The Southern African Region, comprising 15 unique sovereign states, offers as much opportunity for a good return on investment as any other emerging economy of the World. The deliberate drive towards – a never easy journey of – Regional integration, has broadened the business space for its 255 million inhabitants. This is a Region that has enjoyed socio-economic, political and infrastructural linkages for decades.
However there are many challenges. And for the Freight Forwarding industry, these manifest themselves in many forms ranging from inadequate skills at the firm level to less than optimal systems and infrastructure in the operating environment. Although the Countries of the Region have made many remarkable strides in trying to harmonise systems and leave no one too far behind on the path to integration, the region in some cases still grapples with daunting challenges. Further, this is a Region where, as part of our history, collection of duties has been given priority by Government Agencies over trade facilitation - and its benefits. Sadly therefore border posts are often viewed as points of high impedance to movement of goods rather than merely points of transit. The slow movement of goods in the Region increases the cost of doing business. These costs are passed on to consumers and adversely impact on our ability to compete globally.
The ever growing willingness, however, of policy makers and the public sector to dialogue with business, has over the last two decades contributed enormously to an improved regional business environment. We are also seeing greater understanding and learning on both sides. We believe therefore that the challenges we now face tend to be those of prioritisation (of the many national and regional competing interests and programmes) in implementation. This Region has moved forward in its quest for innovative engagement of interest groups by Governments. But more needs to be done and with a greater sense of urgency to encourage and support the much needed investments and sustainable wealth creating activities.
It is this advocacy space – the open door and accommodation policy – provided by Regional Governments to the private sector, that calls for a proactive and well organised business front. It calls for strengthening of Business Membership Organisations (BMOs) who must position themselves to be all weather dialogue partners of Governments and other stakeholders while delivering value to members and contributing to the growth of our Region.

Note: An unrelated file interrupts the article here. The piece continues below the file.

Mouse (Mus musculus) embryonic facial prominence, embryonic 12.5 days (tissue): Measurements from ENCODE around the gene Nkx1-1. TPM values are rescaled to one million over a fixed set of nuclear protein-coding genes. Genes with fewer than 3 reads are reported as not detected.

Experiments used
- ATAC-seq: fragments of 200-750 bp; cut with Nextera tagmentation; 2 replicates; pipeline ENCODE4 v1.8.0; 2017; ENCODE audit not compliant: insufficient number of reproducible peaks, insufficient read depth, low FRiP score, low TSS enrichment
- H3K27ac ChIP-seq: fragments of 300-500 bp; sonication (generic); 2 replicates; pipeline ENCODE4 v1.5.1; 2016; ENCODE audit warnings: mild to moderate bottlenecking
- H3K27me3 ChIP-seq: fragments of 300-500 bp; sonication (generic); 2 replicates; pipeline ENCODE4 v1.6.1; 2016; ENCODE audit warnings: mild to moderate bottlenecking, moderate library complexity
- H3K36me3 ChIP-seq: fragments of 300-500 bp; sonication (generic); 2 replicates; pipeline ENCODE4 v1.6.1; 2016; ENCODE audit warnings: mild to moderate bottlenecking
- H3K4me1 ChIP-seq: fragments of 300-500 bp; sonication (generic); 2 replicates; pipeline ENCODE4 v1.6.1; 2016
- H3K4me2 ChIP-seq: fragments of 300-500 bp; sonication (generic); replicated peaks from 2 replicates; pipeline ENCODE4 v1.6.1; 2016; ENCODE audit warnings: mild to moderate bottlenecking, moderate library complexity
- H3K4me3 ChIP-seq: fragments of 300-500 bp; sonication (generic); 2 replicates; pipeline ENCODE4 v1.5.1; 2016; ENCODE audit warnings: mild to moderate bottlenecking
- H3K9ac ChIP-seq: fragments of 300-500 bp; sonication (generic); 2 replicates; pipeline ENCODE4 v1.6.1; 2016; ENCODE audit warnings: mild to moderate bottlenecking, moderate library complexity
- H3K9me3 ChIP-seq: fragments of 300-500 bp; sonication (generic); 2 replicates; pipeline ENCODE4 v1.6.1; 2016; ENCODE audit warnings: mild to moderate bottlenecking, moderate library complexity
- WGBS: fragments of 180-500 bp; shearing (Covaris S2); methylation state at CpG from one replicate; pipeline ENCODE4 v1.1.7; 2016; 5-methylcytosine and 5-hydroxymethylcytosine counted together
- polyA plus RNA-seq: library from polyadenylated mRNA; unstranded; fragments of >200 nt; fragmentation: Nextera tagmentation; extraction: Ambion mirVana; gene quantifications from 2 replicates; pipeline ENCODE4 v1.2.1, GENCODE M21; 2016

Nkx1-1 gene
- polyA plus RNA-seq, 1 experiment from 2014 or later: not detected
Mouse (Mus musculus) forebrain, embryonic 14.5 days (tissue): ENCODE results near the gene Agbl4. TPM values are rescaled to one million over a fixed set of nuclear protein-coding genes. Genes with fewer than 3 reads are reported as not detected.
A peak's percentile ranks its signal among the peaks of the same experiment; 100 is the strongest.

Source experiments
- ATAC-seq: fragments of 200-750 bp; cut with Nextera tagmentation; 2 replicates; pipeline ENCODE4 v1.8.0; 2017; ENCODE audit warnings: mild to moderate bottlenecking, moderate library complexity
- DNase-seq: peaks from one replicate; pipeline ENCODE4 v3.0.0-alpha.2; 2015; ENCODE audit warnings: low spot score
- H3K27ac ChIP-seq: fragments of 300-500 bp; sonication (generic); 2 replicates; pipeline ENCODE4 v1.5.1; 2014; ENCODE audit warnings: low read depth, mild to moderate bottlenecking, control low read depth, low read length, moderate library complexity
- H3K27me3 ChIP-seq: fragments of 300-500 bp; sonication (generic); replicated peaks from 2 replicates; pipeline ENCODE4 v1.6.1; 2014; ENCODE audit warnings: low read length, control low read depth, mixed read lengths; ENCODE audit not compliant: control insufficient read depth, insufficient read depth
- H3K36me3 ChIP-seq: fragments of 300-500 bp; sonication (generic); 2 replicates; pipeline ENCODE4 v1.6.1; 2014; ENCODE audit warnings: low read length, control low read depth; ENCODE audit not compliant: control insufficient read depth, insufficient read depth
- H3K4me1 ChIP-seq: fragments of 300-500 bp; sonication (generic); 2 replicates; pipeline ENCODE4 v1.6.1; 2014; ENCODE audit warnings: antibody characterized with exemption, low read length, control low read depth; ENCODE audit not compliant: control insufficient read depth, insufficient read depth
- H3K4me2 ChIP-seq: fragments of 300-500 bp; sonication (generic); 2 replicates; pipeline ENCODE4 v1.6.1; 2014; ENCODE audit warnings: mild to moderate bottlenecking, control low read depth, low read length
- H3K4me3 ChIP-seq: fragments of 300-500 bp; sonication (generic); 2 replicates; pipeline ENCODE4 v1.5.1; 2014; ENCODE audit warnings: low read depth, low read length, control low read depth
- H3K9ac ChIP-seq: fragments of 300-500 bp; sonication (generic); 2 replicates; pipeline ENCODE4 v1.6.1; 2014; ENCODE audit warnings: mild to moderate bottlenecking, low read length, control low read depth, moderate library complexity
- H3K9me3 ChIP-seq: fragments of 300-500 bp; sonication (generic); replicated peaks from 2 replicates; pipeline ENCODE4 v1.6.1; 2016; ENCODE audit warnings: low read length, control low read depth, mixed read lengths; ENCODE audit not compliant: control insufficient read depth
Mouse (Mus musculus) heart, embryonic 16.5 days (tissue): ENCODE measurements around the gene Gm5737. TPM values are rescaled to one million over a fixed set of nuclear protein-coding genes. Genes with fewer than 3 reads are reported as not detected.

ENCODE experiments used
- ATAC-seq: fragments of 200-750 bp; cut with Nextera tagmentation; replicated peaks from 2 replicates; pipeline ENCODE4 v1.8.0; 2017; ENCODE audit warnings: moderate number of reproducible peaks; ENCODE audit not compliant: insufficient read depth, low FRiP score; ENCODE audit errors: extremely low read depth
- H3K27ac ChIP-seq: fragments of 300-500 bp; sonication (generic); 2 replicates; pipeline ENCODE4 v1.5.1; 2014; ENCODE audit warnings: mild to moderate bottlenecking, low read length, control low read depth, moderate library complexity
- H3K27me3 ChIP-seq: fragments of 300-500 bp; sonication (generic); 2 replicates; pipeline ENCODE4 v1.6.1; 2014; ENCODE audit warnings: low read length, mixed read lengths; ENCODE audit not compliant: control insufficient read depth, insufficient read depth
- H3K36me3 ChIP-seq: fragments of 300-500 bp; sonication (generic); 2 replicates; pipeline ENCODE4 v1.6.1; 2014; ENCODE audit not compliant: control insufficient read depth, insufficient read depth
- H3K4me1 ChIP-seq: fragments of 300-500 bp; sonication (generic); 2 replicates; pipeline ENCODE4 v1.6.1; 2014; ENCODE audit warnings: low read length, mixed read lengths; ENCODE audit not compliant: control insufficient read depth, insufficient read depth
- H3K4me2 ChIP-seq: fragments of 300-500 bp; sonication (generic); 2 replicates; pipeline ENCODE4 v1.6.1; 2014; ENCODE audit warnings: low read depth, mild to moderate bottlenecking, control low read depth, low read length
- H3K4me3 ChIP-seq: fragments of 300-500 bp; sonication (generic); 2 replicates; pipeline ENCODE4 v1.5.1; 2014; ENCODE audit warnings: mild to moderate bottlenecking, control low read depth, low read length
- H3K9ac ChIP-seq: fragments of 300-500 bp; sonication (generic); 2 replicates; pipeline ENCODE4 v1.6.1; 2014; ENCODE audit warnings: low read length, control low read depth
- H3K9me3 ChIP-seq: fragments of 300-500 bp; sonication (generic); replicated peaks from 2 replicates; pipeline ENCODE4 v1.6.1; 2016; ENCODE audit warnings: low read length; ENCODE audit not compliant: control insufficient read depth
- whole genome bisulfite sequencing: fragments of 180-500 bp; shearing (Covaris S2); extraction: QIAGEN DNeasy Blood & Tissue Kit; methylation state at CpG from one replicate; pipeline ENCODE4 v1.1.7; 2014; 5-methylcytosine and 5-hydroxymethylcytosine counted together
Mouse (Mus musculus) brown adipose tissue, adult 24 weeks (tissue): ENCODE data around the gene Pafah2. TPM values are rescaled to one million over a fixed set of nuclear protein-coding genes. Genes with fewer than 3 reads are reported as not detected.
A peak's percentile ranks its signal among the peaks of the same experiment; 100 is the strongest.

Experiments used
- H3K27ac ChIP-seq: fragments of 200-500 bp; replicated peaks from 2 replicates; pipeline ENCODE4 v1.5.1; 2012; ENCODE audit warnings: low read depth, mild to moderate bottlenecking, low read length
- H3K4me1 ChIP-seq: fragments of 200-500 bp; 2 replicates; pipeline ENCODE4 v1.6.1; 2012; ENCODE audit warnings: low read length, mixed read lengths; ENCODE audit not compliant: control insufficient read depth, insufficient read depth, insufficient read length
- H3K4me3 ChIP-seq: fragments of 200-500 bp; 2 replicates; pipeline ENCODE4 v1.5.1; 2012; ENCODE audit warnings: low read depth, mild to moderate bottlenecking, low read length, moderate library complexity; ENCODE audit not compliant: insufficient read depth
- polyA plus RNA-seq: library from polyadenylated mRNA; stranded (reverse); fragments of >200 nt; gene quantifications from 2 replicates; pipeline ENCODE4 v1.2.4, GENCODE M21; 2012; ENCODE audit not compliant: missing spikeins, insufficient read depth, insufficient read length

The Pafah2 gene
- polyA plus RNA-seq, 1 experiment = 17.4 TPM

This Business Plan by the Federation of Clearing and Forwarding Associations of Southern Africa (FCFASA), a Regional BMO formed in April 2010, aims at launching FCFASA into a future of meaningful and results focused public-private dialogue. Whilst to a large extent depending on a “listening” public sector, such a partnership has to be anchored in highly capacitated National and Regional BMOs. Our Business Plan is also a value proposition to new members, development partners and our dialogue partners. It shows who we are, what we stand for and the benefits we intend to deliver to our many stakeholders. We believe that by consistently delivering value, we will ensure the sustainability of this organisation.
Like any other plan, our Business Plan is a living document, to be reviewed annually for relevance and performance. We invite all stakeholders to take a keen interest in its implementation and work with us as we steer through a challenging path to contribute to an efficient Regional Supply Chain.